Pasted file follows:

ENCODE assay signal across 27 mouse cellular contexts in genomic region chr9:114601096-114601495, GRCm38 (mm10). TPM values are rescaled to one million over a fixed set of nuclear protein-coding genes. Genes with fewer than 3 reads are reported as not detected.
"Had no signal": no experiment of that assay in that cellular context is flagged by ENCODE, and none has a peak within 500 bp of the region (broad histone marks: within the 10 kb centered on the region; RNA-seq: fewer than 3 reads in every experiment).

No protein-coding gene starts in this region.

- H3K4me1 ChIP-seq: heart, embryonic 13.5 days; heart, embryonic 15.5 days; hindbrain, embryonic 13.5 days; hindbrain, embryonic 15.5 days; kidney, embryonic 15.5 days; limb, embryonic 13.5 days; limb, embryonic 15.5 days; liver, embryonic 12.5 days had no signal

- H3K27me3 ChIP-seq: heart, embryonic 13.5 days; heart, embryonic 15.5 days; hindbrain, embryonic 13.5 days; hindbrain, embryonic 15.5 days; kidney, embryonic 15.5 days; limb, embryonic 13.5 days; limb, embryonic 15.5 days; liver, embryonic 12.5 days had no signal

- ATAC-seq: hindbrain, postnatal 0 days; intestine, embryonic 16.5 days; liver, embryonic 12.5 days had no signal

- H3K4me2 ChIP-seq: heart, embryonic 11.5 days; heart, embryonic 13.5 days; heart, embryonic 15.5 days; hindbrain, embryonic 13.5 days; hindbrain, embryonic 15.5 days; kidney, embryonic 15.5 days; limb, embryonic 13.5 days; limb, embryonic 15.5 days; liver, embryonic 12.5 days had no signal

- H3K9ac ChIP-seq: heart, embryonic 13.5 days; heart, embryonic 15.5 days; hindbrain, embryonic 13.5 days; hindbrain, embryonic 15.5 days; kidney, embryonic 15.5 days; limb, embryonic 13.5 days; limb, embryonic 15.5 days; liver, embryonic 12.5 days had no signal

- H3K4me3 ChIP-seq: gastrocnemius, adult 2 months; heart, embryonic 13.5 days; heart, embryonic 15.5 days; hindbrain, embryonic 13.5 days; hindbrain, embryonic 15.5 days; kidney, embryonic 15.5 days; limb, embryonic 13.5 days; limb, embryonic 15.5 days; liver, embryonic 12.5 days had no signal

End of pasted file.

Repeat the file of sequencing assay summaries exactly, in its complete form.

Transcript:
ENCODE assay signal across 27 mouse cellular contexts in genomic region chr9:114601096-114601495, GRCm38 (mm10). TPM values are rescaled to one million over a fixed set of nuclear protein-coding genes. Genes with fewer than 3 reads are reported as not detected.
"Had no signal": no experiment of that assay in that cellular context is flagged by ENCODE, and none has a peak within 500 bp of the region (broad histone marks: within the 10 kb centered on the region; RNA-seq: fewer than 3 reads in every experiment).

No protein-coding gene starts in this region.

- H3K4me1 ChIP-seq: heart, embryonic 13.5 days; heart, embryonic 15.5 days; hindbrain, embryonic 13.5 days; hindbrain, embryonic 15.5 days; kidney, embryonic 15.5 days; limb, embryonic 13.5 days; limb, embryonic 15.5 days; liver, embryonic 12.5 days had no signal

- H3K27me3 ChIP-seq: heart, embryonic 13.5 days; heart, embryonic 15.5 days; hindbrain, embryonic 13.5 days; hindbrain, embryonic 15.5 days; kidney, embryonic 15.5 days; limb, embryonic 13.5 days; limb, embryonic 15.5 days; liver, embryonic 12.5 days had no signal

- ATAC-seq: hindbrain, postnatal 0 days; intestine, embryonic 16.5 days; liver, embryonic 12.5 days had no signal

- H3K4me2 ChIP-seq: heart, embryonic 11.5 days; heart, embryonic 13.5 days; heart, embryonic 15.5 days; hindbrain, embryonic 13.5 days; hindbrain, embryonic 15.5 days; kidney, embryonic 15.5 days; limb, embryonic 13.5 days; limb, embryonic 15.5 days; liver, embryonic 12.5 days had no signal

- H3K9ac ChIP-seq: heart, embryonic 13.5 days; heart, embryonic 15.5 days; hindbrain, embryonic 13.5 days; hindbrain, embryonic 15.5 days; kidney, embryonic 15.5 days; limb, embryonic 13.5 days; limb, embryonic 15.5 days; liver, embryonic 12.5 days had no signal

- H3K4me3 ChIP-seq: gastrocnemius, adult 2 months; heart, embryonic 13.5 days; heart, embryonic 15.5 days; hindbrain, embryonic 13.5 days; hindbrain, embryonic 15.5 days; kidney, embryonic 15.5 days; limb, embryonic 13.5 days; limb, embryonic 15.5 days; liver, embryonic 12.5 days had no signal